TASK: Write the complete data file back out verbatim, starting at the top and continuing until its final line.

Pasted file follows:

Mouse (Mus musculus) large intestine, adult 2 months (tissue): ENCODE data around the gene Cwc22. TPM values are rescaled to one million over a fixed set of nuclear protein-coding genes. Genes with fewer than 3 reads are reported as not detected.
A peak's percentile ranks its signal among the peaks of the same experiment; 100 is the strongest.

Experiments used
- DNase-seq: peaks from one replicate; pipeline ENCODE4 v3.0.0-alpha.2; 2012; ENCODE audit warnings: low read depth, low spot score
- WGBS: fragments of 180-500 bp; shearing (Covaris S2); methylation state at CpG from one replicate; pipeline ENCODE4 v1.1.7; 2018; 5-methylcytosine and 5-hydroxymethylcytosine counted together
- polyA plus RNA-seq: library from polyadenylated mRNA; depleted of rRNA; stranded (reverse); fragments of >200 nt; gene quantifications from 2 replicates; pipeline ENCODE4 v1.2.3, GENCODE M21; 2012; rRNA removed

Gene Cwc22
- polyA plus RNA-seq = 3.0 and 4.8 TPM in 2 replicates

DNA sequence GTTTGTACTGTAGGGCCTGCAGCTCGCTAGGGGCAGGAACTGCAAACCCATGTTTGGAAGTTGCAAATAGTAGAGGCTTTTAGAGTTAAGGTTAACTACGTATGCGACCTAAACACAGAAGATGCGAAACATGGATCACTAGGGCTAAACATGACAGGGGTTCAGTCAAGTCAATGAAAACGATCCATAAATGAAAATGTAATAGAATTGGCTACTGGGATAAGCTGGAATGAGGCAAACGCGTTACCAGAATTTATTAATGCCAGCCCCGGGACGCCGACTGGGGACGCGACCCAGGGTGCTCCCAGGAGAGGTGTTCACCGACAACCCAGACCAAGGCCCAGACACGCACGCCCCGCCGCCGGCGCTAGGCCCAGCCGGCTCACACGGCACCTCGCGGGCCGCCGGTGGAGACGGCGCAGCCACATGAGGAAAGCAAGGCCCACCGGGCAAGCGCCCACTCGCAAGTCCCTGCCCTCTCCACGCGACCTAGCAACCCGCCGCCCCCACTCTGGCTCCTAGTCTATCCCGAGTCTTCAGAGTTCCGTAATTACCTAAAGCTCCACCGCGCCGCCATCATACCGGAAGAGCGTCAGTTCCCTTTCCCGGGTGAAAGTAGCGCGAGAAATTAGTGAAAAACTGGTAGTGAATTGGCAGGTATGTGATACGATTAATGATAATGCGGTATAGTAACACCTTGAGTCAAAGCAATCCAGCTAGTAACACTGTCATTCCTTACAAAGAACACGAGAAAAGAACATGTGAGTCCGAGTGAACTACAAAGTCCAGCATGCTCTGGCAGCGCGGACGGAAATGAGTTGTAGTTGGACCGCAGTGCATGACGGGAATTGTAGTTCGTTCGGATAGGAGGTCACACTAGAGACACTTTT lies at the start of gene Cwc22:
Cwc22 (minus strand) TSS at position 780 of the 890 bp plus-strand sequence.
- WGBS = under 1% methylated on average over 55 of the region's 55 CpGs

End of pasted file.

Mouse (Mus musculus) large intestine, adult 2 months (tissue): ENCODE data around the gene Cwc22. TPM values are rescaled to one million over a fixed set of nuclear protein-coding genes. Genes with fewer than 3 reads are reported as not detected.
A peak's percentile ranks its signal among the peaks of the same experiment; 100 is the strongest.

Experiments used
- DNase-seq: peaks from one replicate; pipeline ENCODE4 v3.0.0-alpha.2; 2012; ENCODE audit warnings: low read depth, low spot score
- WGBS: fragments of 180-500 bp; shearing (Covaris S2); methylation state at CpG from one replicate; pipeline ENCODE4 v1.1.7; 2018; 5-methylcytosine and 5-hydroxymethylcytosine counted together
- polyA plus RNA-seq: library from polyadenylated mRNA; depleted of rRNA; stranded (reverse); fragments of >200 nt; gene quantifications from 2 replicates; pipeline ENCODE4 v1.2.3, GENCODE M21; 2012; rRNA removed

Gene Cwc22
- polyA plus RNA-seq = 3.0 and 4.8 TPM in 2 replicates

DNA sequence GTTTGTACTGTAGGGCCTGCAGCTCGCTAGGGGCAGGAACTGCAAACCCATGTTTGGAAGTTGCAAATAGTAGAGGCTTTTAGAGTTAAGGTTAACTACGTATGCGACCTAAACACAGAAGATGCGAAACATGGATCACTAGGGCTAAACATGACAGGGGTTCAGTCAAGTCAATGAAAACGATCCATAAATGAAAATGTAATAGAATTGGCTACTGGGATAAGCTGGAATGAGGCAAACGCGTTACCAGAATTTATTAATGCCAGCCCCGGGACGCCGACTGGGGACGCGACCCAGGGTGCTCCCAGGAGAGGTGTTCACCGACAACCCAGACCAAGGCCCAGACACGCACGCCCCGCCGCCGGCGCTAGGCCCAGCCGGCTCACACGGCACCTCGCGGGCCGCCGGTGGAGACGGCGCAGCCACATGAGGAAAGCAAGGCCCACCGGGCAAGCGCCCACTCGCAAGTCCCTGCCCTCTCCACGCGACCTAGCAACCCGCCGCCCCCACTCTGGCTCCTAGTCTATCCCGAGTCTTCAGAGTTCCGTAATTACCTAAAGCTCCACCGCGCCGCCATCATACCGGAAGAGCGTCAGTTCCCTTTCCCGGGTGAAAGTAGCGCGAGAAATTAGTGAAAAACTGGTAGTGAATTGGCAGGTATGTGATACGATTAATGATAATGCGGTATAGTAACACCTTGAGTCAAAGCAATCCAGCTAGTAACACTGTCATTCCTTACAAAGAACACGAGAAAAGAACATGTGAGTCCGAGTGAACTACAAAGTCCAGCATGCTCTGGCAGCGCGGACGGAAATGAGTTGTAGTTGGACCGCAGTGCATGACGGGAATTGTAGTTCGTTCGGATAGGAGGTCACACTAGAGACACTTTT lies at the start of gene Cwc22:
Cwc22 (minus strand) TSS at position 780 of the 890 bp plus-strand sequence.
- WGBS = under 1% methylated on average over 55 of the region's 55 CpGs